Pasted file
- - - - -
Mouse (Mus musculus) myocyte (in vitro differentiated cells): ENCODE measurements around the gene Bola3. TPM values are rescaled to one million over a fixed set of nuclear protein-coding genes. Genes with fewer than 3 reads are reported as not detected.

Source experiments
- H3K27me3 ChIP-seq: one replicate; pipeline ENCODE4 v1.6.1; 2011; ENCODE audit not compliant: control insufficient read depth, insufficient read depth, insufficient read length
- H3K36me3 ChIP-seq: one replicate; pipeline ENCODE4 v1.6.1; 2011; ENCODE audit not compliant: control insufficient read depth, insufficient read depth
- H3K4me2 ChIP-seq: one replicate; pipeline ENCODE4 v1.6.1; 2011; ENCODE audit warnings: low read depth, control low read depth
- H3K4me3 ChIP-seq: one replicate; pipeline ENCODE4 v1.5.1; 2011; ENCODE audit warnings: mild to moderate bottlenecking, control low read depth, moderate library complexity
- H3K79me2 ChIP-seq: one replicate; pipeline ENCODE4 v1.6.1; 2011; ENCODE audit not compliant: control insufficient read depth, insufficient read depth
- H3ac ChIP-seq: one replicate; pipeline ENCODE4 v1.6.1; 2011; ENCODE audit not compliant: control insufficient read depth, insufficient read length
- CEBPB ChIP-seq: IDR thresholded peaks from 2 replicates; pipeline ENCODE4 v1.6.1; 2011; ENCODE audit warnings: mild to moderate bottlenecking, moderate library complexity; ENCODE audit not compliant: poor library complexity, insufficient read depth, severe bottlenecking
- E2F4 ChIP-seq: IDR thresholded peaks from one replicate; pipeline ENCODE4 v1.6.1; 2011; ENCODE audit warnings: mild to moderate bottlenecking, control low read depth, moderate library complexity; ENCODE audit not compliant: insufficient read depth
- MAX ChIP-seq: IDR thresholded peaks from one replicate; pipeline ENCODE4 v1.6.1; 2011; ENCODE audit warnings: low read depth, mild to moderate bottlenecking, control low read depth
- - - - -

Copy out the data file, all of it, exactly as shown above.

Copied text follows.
Mouse (Mus musculus) myocyte (in vitro differentiated cells): ENCODE measurements around the gene Bola3. TPM values are rescaled to one million over a fixed set of nuclear protein-coding genes. Genes with fewer than 3 reads are reported as not detected.

Source experiments
- H3K27me3 ChIP-seq: one replicate; pipeline ENCODE4 v1.6.1; 2011; ENCODE audit not compliant: control insufficient read depth, insufficient read depth, insufficient read length
- H3K36me3 ChIP-seq: one replicate; pipeline ENCODE4 v1.6.1; 2011; ENCODE audit not compliant: control insufficient read depth, insufficient read depth
- H3K4me2 ChIP-seq: one replicate; pipeline ENCODE4 v1.6.1; 2011; ENCODE audit warnings: low read depth, control low read depth
- H3K4me3 ChIP-seq: one replicate; pipeline ENCODE4 v1.5.1; 2011; ENCODE audit warnings: mild to moderate bottlenecking, control low read depth, moderate library complexity
- H3K79me2 ChIP-seq: one replicate; pipeline ENCODE4 v1.6.1; 2011; ENCODE audit not compliant: control insufficient read depth, insufficient read depth
- H3ac ChIP-seq: one replicate; pipeline ENCODE4 v1.6.1; 2011; ENCODE audit not compliant: control insufficient read depth, insufficient read length
- CEBPB ChIP-seq: IDR thresholded peaks from 2 replicates; pipeline ENCODE4 v1.6.1; 2011; ENCODE audit warnings: mild to moderate bottlenecking, moderate library complexity; ENCODE audit not compliant: poor library complexity, insufficient read depth, severe bottlenecking
- E2F4 ChIP-seq: IDR thresholded peaks from one replicate; pipeline ENCODE4 v1.6.1; 2011; ENCODE audit warnings: mild to moderate bottlenecking, control low read depth, moderate library complexity; ENCODE audit not compliant: insufficient read depth
- MAX ChIP-seq: IDR thresholded peaks from one replicate; pipeline ENCODE4 v1.6.1; 2011; ENCODE audit warnings: low read depth, mild to moderate bottlenecking, control low read depth